Learning / Apprenticeships

Apprenticeships in Bristol are gaining popularity

By lowie trevena, Monday Feb 17, 2020

Apprenticeships are gaining traction. With the stigma against employment-based learning diminishing, apprenticeships on offer range from construction-based training to degree-level courses.

In Bristol alone, apprenticeships range from leisure assistant in Withywood to engineering technician in Filton to dental nursing in Easton. With such a large range of apprenticeships on offer, the stigma of apprenticeships is decreasing – it’s no longer seen as a pathway into manual labour, but a way to get into lucrative careers.

The idea behind apprenticeships is that anyone, but predominantly school leavers, wanting to train in a certain industry, while getting paid at the same time. Apprentices work tomorrow official qualifications, ranging from Level 2 – the equivalent of GCSEs – to Level 7, which is equal to a master’s degree.

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Taylor Meagher, a former apprentice at Bristol City Council, says that apprenticeships are a great option for those who wanted to access higher education but don’t want to go to university. Taylor says: “I didn’t have a specific career in mind when I left college, I only wanted to go to university because I was interested in higher education.”

Taylor started at the council as an apprentice at Bristol Museums, working her way through the organisation and now working as a membership development officer.

“I wish someone had explained the benefits of an apprenticeships and the huge range of qualifications and opportunities on offer,” Taylor adds. “I think so many schools just assume that that’s the only direction you want to take so I was never even told about apprenticeships and what the benefits would be.”

Taylor Meagher started as an apprentice at Bristol Musuems and now works as a member development officer in Democratic Services at Bristol City Council. Photo courtesy of Taylor Meagher and Bristol City Council

Amy Rodwell, a personal assistant to a director at the council, also started as an apprentice more than four years ago after leaving college.

“I was originally looking for teaching assistant roles,” she says. “But the council had so many great opportunities. I’ve been giving a chance to not only get a qualification but get secondments and work on projects.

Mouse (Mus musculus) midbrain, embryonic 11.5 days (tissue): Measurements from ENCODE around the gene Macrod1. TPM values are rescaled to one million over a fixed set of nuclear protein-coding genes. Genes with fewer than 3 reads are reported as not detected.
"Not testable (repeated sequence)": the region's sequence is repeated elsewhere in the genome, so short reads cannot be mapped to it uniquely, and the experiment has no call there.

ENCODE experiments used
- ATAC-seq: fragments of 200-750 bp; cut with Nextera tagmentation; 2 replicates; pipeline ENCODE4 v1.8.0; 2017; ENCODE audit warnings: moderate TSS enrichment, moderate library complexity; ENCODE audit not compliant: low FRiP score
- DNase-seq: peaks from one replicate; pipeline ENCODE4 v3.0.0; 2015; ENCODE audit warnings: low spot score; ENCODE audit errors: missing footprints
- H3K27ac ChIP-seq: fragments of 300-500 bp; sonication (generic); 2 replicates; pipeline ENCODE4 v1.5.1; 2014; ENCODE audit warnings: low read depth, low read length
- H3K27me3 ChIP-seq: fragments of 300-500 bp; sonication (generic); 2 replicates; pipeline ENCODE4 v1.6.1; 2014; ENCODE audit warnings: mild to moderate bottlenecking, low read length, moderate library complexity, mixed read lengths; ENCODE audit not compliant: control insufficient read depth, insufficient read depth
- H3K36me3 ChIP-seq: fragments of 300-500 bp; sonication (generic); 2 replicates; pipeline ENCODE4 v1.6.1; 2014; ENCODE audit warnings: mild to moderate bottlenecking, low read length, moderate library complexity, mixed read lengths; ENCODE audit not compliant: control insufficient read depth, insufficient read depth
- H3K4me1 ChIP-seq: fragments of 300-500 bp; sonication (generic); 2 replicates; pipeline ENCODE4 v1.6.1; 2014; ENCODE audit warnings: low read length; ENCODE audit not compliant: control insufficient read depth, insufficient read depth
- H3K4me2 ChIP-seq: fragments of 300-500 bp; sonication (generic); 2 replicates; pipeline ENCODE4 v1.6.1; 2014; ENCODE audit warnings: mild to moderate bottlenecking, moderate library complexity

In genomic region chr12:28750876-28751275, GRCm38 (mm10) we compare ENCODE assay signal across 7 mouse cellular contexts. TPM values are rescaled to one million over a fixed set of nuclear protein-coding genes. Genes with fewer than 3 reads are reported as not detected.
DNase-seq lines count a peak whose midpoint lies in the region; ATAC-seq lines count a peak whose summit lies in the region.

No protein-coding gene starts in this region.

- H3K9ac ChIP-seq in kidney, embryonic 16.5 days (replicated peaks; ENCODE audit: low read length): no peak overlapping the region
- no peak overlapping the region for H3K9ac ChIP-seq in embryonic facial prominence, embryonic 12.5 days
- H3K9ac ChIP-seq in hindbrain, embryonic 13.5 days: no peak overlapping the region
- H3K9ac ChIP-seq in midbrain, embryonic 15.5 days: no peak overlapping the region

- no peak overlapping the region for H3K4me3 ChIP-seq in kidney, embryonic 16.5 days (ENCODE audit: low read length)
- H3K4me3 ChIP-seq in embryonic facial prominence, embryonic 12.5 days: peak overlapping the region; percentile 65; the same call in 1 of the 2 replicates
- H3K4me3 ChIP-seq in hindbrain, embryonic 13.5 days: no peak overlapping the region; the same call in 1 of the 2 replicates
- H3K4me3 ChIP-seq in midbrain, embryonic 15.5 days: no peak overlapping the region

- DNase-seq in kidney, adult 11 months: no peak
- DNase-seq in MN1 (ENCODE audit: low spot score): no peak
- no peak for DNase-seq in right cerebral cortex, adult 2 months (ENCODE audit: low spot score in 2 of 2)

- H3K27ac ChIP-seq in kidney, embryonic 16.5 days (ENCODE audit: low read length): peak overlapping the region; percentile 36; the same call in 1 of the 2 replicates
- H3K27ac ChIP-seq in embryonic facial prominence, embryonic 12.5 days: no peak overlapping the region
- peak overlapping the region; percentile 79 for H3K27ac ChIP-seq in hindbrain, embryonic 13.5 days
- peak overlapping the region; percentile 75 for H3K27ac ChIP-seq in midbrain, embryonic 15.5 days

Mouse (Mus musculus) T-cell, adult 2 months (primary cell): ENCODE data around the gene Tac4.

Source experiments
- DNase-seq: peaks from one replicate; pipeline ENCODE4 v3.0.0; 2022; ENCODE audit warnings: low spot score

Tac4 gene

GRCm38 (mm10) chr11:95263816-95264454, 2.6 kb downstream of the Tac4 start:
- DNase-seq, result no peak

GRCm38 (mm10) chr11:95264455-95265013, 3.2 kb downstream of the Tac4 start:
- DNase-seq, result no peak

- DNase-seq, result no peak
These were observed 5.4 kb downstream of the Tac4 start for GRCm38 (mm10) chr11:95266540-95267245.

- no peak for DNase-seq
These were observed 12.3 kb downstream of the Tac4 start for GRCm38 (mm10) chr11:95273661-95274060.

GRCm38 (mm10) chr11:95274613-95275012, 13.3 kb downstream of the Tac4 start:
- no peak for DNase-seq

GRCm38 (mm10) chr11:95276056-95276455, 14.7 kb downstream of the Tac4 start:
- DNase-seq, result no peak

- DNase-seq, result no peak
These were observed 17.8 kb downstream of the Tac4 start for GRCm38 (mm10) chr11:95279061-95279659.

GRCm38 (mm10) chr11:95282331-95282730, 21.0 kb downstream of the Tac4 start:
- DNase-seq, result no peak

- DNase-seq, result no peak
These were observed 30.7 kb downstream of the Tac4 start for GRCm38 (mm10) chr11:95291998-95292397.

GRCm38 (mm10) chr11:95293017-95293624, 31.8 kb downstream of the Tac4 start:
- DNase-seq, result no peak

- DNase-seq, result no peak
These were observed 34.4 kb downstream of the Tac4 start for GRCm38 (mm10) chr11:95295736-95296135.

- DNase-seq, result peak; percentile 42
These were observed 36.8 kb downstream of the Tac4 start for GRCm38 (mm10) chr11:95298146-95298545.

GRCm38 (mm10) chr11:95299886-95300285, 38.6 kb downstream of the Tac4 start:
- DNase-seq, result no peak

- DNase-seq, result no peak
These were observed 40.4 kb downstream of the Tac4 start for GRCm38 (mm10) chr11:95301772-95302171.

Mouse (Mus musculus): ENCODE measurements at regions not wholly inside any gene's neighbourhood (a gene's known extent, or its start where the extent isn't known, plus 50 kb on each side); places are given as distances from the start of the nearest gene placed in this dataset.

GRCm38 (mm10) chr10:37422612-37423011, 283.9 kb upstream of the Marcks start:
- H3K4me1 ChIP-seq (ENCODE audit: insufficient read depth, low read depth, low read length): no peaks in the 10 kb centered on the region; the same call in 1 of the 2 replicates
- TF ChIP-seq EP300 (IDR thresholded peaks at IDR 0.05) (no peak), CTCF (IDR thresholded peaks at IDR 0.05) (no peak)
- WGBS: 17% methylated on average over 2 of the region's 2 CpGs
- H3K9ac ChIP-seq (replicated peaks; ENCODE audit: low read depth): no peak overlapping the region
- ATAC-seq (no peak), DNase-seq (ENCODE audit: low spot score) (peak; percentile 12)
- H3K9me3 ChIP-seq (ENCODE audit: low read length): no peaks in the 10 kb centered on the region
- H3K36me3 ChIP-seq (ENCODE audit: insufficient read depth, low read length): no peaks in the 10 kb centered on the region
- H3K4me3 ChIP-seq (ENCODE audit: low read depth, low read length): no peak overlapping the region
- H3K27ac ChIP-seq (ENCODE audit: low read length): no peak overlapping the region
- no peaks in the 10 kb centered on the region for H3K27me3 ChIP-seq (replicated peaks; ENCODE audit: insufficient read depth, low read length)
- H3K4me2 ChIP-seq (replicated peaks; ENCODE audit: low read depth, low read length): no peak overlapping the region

“I always sing the praises of apprenticeships. There has been such a stigma attached to them, but they’re amazing. I’m looking to get my Level 3 in project management in the near future.”

Amy Rodwell won the Positive Role Model award at Bristol Diversity Awards in 2018, in recognition of her hard work as an apprentice. Photo courtesy of Amy Rodwell and Bristol City Council

Elsewhere in Bristol, brothers Sam and Elliott Austin joined Redrow Homes, an acclaimed property developer, to further their skills in the property industry.

After completing work experience with the national housebuilder while at Sixth Form, Sam applied for his apprenticeship and started his training as a commercial apprentice in August 2018 having gained his A Levels.

“While being an apprentice I have worked with the surveying, commercial and procurement teams, helping them with the day-to-day activities and visiting Redrow’s South West developments,” says Sam. “This involved working closely with the procurement team coordinating with suppliers, comparing prices of materials and helping decide budgets for the different sites has been my favourite part of my apprenticeship.

“I finish my apprenticeship this year and it will have given me the qualifications to go to university to hopefully study project management. As for the future, I would love to work for Redrow as trainee assistant buyer in its procurement team.”

Sam and Elliott Austin are both apprentices. Photo courtesy of Redrow Homes

After hearing about his older brother’s experience, Elliott also decided to apply to the apprenticeship scheme and joined Redrow in May 2019 as a technical apprentice.

“As a technical apprentice I work closely with the land and engineering departments which makes every day very different,” Elliott says. “My favourite part of the job has been contributing towards plans, designs and site drawings.

“It’s been fantastic to be part of a team that pushes you to be the best you can.”

Apprenticeships are available to anyone over the age of 16, living in England and have no upper age limit and with so many diverse opportunities to gain skills in a huge array of industries – all while being paid and studying – apprenticeships are becoming one of the best ways for young people to set themselves up for a successful career.

Find out more and apply for apprenticeships at www.apprenticeships.co.uk

Main photo courtesy of Redrow Homes

Read more: Getting back to education as an adult learner

 

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